The centerpiece of Like Me is its cinematography, and while some viewers may bristle at the look of the film itself, Kino's 1.85:1 1080p AVC video presentation is not to blame. The film slips in and out of various video formats, including low-quality cell phone HD and even analog VHS tape, but the majority of the movie is captured in a super-crisp, grainless HD video that moves so smoothly it creates a bit of the dreaded "soap opera" effect one gets by watching movies with motion smoothing on. Colors are extremely, eye-poppingly vibrant, each piercing pink and neon purple leaping off the screen, and depth is out of this world. Occasional color bleed or mushiness creeps in, but the film is such a dazzler in the cinematography department it's hard to mind.

Yet, the picture may be surpassed by the film's wildly engrossing DTS-HD Master Audio 5.1 track, which is a wild cacophany of drug-induced hyperkinetic madness. The precision with which dialogue is centered amid musical and aural chaos is exceptionally impressive, and the design of the mix pushes textural effects to the forefront in a way that helps accentuate the film's mildly grotesque style. Music is rendered with ease as well, and the overall experience is a trip. English captions for the deaf and hard of hearing are also included.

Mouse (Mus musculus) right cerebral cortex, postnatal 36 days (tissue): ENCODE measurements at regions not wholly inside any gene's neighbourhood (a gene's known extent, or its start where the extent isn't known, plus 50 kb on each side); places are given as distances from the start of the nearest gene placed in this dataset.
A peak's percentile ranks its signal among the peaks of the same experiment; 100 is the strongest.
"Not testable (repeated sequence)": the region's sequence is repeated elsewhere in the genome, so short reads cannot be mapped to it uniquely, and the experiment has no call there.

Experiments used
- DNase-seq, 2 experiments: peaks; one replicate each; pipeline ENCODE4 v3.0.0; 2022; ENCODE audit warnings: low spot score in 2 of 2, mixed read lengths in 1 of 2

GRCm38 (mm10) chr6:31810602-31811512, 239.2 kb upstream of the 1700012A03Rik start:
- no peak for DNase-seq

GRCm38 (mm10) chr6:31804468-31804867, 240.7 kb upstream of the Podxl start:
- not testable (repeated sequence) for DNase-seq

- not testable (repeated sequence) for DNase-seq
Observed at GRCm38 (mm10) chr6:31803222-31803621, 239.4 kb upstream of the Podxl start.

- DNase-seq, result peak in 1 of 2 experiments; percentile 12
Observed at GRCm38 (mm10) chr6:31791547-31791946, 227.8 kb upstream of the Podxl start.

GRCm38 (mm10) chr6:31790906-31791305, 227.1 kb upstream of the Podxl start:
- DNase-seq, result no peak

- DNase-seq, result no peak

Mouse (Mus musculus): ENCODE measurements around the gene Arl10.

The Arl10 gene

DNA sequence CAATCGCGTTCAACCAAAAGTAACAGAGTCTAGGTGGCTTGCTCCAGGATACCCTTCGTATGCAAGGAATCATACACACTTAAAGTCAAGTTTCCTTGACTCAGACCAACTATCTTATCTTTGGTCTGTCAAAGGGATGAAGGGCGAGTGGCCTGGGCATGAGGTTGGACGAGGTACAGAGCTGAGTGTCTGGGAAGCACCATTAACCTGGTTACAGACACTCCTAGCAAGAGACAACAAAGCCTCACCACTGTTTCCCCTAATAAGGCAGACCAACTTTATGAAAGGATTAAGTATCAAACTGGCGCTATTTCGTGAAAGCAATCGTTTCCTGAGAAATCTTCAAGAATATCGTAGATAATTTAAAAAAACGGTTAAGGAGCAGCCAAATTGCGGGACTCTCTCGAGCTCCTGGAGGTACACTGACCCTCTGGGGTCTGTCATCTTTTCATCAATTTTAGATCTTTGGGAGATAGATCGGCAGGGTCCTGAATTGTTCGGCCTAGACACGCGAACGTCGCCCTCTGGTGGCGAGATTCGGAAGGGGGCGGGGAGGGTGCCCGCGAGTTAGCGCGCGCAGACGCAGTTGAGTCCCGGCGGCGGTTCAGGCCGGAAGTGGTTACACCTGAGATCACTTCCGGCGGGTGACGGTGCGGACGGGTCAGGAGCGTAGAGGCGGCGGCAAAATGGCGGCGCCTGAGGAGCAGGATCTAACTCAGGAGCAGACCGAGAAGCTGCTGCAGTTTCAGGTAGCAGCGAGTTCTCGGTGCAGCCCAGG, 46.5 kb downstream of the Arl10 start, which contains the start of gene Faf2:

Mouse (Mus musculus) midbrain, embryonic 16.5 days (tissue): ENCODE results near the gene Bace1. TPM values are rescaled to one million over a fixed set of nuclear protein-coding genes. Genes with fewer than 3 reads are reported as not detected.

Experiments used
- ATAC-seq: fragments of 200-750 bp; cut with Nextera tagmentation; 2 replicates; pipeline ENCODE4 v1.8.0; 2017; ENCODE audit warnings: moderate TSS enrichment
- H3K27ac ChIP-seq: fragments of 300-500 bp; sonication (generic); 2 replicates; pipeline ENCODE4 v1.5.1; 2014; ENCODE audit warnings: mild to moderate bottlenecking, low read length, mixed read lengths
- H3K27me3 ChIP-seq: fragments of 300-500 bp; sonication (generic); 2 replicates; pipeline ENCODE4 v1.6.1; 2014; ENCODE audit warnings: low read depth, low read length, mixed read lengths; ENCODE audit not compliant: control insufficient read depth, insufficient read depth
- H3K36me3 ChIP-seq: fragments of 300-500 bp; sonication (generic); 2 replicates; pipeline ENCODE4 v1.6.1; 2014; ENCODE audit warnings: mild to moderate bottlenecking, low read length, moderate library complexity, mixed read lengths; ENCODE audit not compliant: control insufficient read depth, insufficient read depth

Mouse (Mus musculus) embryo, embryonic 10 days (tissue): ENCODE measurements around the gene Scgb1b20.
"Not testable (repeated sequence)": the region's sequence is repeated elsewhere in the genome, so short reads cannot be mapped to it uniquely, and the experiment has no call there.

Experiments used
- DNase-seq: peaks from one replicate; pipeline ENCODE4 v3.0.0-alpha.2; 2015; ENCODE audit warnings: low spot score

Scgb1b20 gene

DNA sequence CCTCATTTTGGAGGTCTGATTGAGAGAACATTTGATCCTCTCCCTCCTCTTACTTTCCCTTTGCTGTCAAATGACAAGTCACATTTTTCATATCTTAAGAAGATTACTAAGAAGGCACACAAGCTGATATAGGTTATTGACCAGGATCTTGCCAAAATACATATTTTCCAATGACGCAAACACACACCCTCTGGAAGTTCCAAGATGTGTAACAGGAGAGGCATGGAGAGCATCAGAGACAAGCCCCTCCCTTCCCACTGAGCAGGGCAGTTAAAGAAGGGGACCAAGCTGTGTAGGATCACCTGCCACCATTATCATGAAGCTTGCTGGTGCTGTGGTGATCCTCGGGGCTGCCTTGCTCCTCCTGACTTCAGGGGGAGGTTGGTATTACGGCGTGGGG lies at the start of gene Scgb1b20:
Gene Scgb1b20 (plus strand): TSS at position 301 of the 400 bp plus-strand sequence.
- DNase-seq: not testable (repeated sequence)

The Extras
Two minor extras are included. A "Making-of Documentary" (4:54) takes a mostly non-conventional approach, stitching together brief snippets of B-roll and home video from the set (and I mean extremely brief) into a rapid-fire collage of random moments. Near the end, there is also a fascinating before-and-after glimpse of the film's beautiful color timing, as well as a single VFX comparison. The disc concludes with a photo gallery (7:28), and both a SXSW trailer and the film's original theatrical trailer.

Like Me is an intriguing feature, thanks to the performances and writing of the characters, as well as the movie's spectacular visuals. The social commentary, on the other hand, is not so sharp. Kino Lorber's Blu-ray holds up the presentation end, even if the extras are anemic. Rent It.